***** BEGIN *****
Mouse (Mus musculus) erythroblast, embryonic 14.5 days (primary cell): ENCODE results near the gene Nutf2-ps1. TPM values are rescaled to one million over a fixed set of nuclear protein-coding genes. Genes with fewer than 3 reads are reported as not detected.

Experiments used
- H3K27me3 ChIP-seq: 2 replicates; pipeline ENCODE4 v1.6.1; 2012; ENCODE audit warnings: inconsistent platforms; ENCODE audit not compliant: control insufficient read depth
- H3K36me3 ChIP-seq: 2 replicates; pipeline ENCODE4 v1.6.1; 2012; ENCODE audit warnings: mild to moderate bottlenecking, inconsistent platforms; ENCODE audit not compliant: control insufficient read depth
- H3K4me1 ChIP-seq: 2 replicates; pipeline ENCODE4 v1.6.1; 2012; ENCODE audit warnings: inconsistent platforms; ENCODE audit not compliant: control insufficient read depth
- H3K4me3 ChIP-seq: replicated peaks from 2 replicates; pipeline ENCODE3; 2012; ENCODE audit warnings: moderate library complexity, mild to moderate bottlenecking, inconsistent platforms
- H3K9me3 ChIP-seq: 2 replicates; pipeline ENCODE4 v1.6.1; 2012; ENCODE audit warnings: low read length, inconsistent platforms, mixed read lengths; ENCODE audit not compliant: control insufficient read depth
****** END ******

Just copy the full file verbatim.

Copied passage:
Mouse (Mus musculus) erythroblast, embryonic 14.5 days (primary cell): ENCODE results near the gene Nutf2-ps1. TPM values are rescaled to one million over a fixed set of nuclear protein-coding genes. Genes with fewer than 3 reads are reported as not detected.

Experiments used
- H3K27me3 ChIP-seq: 2 replicates; pipeline ENCODE4 v1.6.1; 2012; ENCODE audit warnings: inconsistent platforms; ENCODE audit not compliant: control insufficient read depth
- H3K36me3 ChIP-seq: 2 replicates; pipeline ENCODE4 v1.6.1; 2012; ENCODE audit warnings: mild to moderate bottlenecking, inconsistent platforms; ENCODE audit not compliant: control insufficient read depth
- H3K4me1 ChIP-seq: 2 replicates; pipeline ENCODE4 v1.6.1; 2012; ENCODE audit warnings: inconsistent platforms; ENCODE audit not compliant: control insufficient read depth
- H3K4me3 ChIP-seq: replicated peaks from 2 replicates; pipeline ENCODE3; 2012; ENCODE audit warnings: moderate library complexity, mild to moderate bottlenecking, inconsistent platforms
- H3K9me3 ChIP-seq: 2 replicates; pipeline ENCODE4 v1.6.1; 2012; ENCODE audit warnings: low read length, inconsistent platforms, mixed read lengths; ENCODE audit not compliant: control insufficient read depth